We travel down the road, wearied and parched, as months go by without our seeing a passing vehicle.

Small and intermediate investors, those most strapped for cash reserves, are running low on fuel waiting for the collision of buying power with what they fear is their last price adjustment they dare make before the notes are called and new refinancing is required. The NOI isn’t there, neither are the tenants or the buyers.

The good news is that we are seeing the dust of approaching vehicles just over the hill. There is the noise of oncoming traffic.

Those of us in the Northern Arizona commercial market are seeing a measurable increase in traffic. We are seeing more tenants, slight increases in rental rates and in general more activity on the retail and industrial fronts.

Although we are not yet ready to pop the corks on the Champaign bottles, we are least sipping some cheap wine in anticipation that perhaps 2011 will bring the collision between lower rates and pent up demand.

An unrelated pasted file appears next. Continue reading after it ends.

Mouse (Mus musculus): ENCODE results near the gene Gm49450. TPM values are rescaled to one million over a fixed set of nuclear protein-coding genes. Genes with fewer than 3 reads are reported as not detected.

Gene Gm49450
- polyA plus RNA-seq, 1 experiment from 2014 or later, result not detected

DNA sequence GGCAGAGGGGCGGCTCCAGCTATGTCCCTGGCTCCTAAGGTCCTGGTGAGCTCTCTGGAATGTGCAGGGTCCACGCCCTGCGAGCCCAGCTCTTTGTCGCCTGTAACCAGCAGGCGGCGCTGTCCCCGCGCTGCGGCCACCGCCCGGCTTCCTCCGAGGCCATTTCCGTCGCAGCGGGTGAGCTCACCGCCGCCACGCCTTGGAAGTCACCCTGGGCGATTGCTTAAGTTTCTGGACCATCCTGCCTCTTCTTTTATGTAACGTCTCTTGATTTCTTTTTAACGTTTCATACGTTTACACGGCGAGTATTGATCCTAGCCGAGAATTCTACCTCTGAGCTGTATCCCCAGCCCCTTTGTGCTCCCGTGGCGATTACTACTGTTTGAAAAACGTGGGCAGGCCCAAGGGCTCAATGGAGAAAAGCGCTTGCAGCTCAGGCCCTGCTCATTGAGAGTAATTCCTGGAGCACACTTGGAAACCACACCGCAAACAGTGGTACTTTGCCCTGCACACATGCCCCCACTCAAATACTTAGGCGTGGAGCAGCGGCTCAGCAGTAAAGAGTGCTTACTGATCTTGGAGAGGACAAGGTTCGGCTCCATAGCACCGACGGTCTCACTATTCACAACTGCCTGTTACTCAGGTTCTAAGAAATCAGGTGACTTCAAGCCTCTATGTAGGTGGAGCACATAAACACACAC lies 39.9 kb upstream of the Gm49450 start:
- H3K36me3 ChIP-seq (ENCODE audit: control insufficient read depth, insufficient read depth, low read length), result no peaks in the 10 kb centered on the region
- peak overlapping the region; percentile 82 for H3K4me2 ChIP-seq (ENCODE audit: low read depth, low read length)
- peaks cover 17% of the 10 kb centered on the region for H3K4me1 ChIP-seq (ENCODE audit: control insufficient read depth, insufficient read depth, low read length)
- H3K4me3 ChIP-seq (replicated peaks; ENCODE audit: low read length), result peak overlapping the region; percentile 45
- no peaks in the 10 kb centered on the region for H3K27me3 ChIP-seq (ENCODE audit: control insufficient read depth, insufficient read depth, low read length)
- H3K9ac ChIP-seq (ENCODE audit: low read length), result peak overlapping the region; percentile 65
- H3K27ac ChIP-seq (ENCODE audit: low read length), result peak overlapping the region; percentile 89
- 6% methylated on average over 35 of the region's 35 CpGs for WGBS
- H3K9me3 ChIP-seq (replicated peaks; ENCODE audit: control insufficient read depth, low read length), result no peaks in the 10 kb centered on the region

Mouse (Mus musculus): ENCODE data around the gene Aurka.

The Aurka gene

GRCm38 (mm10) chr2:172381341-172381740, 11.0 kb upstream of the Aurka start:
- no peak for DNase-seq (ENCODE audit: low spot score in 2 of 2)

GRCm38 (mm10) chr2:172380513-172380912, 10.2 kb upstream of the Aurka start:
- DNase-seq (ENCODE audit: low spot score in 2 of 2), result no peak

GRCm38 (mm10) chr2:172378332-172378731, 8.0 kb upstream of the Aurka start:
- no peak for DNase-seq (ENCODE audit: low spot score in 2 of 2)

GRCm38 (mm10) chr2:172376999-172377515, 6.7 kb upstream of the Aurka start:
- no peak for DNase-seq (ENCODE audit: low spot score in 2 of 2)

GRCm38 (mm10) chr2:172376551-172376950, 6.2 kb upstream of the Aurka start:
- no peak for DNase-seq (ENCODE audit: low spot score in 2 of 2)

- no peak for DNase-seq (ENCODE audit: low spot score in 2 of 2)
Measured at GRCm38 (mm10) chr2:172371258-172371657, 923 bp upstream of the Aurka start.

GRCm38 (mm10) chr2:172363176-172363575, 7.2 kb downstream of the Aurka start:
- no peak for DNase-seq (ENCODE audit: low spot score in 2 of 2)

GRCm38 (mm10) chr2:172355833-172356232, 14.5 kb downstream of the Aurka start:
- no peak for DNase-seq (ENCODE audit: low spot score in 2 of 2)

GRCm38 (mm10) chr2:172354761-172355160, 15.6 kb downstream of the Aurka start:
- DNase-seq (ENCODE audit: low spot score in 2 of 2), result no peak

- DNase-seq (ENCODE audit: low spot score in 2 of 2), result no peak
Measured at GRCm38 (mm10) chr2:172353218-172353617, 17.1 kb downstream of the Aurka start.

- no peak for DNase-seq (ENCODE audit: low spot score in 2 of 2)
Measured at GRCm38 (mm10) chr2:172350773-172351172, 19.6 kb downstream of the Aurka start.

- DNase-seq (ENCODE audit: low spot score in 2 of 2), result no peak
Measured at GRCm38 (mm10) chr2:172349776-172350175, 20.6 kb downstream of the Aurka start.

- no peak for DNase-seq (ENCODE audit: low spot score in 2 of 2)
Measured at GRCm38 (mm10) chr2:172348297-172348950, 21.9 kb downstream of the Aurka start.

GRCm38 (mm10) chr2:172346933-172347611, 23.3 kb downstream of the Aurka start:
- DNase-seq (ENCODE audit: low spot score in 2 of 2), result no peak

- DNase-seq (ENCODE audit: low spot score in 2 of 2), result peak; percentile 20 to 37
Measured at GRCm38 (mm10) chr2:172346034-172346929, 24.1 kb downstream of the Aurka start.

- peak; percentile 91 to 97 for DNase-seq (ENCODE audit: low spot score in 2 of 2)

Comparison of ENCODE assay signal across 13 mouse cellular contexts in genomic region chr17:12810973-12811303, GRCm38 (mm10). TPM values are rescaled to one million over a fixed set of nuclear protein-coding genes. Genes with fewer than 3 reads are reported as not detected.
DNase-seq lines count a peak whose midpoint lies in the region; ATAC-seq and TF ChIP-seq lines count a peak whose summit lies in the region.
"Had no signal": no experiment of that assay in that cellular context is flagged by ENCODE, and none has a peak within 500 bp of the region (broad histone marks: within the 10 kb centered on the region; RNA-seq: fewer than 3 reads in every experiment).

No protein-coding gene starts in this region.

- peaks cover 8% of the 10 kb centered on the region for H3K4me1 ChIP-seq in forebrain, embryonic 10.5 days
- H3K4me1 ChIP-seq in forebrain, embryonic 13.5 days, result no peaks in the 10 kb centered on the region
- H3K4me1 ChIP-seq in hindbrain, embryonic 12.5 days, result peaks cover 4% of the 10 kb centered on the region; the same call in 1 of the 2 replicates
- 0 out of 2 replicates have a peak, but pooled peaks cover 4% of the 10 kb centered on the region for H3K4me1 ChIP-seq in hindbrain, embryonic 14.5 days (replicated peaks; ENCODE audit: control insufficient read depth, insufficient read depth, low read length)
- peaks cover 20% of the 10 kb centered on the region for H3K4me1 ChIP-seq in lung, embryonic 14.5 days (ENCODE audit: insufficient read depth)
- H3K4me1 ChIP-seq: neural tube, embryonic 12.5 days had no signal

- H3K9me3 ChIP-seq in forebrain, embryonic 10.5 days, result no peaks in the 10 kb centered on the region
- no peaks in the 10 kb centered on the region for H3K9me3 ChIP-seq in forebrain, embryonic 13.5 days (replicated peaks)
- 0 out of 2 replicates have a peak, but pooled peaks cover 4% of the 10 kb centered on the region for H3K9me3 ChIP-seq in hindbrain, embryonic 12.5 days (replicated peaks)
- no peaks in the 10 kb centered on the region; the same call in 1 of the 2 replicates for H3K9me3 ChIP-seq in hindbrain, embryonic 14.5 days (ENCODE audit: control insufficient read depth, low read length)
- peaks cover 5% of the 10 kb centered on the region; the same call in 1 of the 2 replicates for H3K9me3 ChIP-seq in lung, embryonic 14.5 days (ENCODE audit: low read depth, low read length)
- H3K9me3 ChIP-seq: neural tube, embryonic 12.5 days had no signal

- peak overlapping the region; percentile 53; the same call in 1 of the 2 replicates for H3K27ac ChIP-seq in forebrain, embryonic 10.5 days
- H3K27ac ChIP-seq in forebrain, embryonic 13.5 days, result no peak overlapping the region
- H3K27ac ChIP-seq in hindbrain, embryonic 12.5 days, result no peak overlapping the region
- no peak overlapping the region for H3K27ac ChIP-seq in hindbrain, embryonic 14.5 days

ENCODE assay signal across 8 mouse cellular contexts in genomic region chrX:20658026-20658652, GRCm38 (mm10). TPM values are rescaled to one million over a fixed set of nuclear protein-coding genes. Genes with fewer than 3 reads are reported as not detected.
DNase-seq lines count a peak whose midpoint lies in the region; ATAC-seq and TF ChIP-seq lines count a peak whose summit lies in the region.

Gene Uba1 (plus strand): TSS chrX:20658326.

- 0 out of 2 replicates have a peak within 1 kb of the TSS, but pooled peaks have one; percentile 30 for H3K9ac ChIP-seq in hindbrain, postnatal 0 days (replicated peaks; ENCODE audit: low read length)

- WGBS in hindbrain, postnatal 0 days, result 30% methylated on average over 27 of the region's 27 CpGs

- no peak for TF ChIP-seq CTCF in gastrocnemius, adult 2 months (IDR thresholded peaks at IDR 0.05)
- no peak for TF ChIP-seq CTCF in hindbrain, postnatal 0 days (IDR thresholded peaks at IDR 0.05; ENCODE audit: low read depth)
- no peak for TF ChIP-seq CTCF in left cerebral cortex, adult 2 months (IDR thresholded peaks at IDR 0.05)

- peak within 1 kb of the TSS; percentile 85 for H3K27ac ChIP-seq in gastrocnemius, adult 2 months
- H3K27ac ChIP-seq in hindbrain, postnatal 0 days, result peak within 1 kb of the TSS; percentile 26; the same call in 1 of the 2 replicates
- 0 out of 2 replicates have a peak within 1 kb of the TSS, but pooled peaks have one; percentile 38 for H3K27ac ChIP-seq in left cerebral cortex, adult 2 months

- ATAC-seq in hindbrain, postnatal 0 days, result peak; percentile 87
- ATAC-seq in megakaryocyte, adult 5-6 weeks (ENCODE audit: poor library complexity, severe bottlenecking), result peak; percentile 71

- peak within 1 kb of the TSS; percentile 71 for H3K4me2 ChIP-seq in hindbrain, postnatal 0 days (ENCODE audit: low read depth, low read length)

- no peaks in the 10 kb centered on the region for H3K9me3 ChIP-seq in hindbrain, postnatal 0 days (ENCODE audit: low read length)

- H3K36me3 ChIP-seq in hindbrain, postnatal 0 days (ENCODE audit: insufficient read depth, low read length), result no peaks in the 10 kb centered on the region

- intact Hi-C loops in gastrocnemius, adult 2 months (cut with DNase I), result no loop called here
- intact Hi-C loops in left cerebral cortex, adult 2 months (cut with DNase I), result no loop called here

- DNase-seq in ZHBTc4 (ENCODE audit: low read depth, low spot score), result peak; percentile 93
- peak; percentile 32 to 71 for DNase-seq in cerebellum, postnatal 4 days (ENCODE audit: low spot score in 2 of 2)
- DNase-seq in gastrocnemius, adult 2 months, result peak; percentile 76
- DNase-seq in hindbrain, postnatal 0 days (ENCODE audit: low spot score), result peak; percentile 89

Barring any overreaching government intervention and further reluctance of lenders, I am now finally ready to at least acknowledge the prohibited collision is predictably logical.

Donald Teel is a Senior Associate and Principal with Arizona Commercial, an Arizona commercial real estate brokerage and property management firm, headquartered in Prescott, Arizona. Need more information? Please call 1-877-777-9100 or, if you prefer, you may email Donald Teel

Cost Segregation Studies

Syndicated from John Deirmenjian, CPA.

Cost Segregation Studies can provide a range of significant benefits to businesses. These studies can be applied to buildings that have been purchased, constructed, expanded or remodeled since 1987.